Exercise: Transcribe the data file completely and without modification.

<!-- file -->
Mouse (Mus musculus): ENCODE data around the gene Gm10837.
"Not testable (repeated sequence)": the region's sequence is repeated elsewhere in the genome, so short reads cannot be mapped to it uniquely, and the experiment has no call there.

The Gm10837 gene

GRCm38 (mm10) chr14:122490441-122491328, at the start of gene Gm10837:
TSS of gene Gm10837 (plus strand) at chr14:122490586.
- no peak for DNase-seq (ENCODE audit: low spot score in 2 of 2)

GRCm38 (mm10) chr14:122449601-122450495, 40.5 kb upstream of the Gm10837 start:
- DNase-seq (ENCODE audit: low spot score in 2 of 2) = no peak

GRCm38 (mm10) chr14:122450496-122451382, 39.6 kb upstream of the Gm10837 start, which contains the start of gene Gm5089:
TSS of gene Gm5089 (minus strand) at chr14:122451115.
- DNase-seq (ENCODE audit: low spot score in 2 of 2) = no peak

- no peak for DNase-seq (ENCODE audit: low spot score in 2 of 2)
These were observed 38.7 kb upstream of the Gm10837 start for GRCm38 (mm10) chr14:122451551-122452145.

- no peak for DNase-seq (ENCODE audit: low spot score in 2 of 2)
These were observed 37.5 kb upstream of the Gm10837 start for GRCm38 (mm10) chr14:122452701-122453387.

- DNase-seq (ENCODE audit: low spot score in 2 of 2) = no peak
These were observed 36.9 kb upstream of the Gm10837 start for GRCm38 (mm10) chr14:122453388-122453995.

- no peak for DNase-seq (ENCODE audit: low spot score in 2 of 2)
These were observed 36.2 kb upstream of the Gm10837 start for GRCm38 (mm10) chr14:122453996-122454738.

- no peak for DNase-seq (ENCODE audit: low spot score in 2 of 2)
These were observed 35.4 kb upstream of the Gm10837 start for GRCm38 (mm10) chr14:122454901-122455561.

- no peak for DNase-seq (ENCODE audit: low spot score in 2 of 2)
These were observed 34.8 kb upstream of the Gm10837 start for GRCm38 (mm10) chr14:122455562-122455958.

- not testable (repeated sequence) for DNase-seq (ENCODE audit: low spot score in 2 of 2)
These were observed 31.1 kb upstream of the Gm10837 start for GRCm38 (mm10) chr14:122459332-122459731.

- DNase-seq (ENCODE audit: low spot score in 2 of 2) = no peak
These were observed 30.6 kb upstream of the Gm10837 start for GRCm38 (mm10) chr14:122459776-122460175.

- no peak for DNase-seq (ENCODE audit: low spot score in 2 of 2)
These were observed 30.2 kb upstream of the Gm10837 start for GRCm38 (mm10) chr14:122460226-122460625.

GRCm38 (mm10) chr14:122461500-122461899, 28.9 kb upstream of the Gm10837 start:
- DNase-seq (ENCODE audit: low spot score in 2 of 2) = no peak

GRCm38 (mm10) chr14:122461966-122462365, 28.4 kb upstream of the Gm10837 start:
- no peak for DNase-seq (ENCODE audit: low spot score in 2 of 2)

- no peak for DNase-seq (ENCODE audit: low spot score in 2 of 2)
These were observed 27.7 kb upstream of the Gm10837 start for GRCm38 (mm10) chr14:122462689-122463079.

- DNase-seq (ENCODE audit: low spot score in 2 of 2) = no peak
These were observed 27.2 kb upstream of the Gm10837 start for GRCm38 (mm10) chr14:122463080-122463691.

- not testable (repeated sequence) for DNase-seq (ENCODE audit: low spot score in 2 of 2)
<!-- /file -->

Mouse (Mus musculus): ENCODE data around the gene Gm10837.
"Not testable (repeated sequence)": the region's sequence is repeated elsewhere in the genome, so short reads cannot be mapped to it uniquely, and the experiment has no call there.

The Gm10837 gene

GRCm38 (mm10) chr14:122490441-122491328, at the start of gene Gm10837:
TSS of gene Gm10837 (plus strand) at chr14:122490586.
- no peak for DNase-seq (ENCODE audit: low spot score in 2 of 2)

GRCm38 (mm10) chr14:122449601-122450495, 40.5 kb upstream of the Gm10837 start:
- DNase-seq (ENCODE audit: low spot score in 2 of 2) = no peak

GRCm38 (mm10) chr14:122450496-122451382, 39.6 kb upstream of the Gm10837 start, which contains the start of gene Gm5089:
TSS of gene Gm5089 (minus strand) at chr14:122451115.
- DNase-seq (ENCODE audit: low spot score in 2 of 2) = no peak

- no peak for DNase-seq (ENCODE audit: low spot score in 2 of 2)
These were observed 38.7 kb upstream of the Gm10837 start for GRCm38 (mm10) chr14:122451551-122452145.

- no peak for DNase-seq (ENCODE audit: low spot score in 2 of 2)
These were observed 37.5 kb upstream of the Gm10837 start for GRCm38 (mm10) chr14:122452701-122453387.

- DNase-seq (ENCODE audit: low spot score in 2 of 2) = no peak
These were observed 36.9 kb upstream of the Gm10837 start for GRCm38 (mm10) chr14:122453388-122453995.

- no peak for DNase-seq (ENCODE audit: low spot score in 2 of 2)
These were observed 36.2 kb upstream of the Gm10837 start for GRCm38 (mm10) chr14:122453996-122454738.

- no peak for DNase-seq (ENCODE audit: low spot score in 2 of 2)
These were observed 35.4 kb upstream of the Gm10837 start for GRCm38 (mm10) chr14:122454901-122455561.

- no peak for DNase-seq (ENCODE audit: low spot score in 2 of 2)
These were observed 34.8 kb upstream of the Gm10837 start for GRCm38 (mm10) chr14:122455562-122455958.

- not testable (repeated sequence) for DNase-seq (ENCODE audit: low spot score in 2 of 2)
These were observed 31.1 kb upstream of the Gm10837 start for GRCm38 (mm10) chr14:122459332-122459731.

- DNase-seq (ENCODE audit: low spot score in 2 of 2) = no peak
These were observed 30.6 kb upstream of the Gm10837 start for GRCm38 (mm10) chr14:122459776-122460175.

- no peak for DNase-seq (ENCODE audit: low spot score in 2 of 2)
These were observed 30.2 kb upstream of the Gm10837 start for GRCm38 (mm10) chr14:122460226-122460625.

GRCm38 (mm10) chr14:122461500-122461899, 28.9 kb upstream of the Gm10837 start:
- DNase-seq (ENCODE audit: low spot score in 2 of 2) = no peak

GRCm38 (mm10) chr14:122461966-122462365, 28.4 kb upstream of the Gm10837 start:
- no peak for DNase-seq (ENCODE audit: low spot score in 2 of 2)

- no peak for DNase-seq (ENCODE audit: low spot score in 2 of 2)
These were observed 27.7 kb upstream of the Gm10837 start for GRCm38 (mm10) chr14:122462689-122463079.

- DNase-seq (ENCODE audit: low spot score in 2 of 2) = no peak
These were observed 27.2 kb upstream of the Gm10837 start for GRCm38 (mm10) chr14:122463080-122463691.

- not testable (repeated sequence) for DNase-seq (ENCODE audit: low spot score in 2 of 2)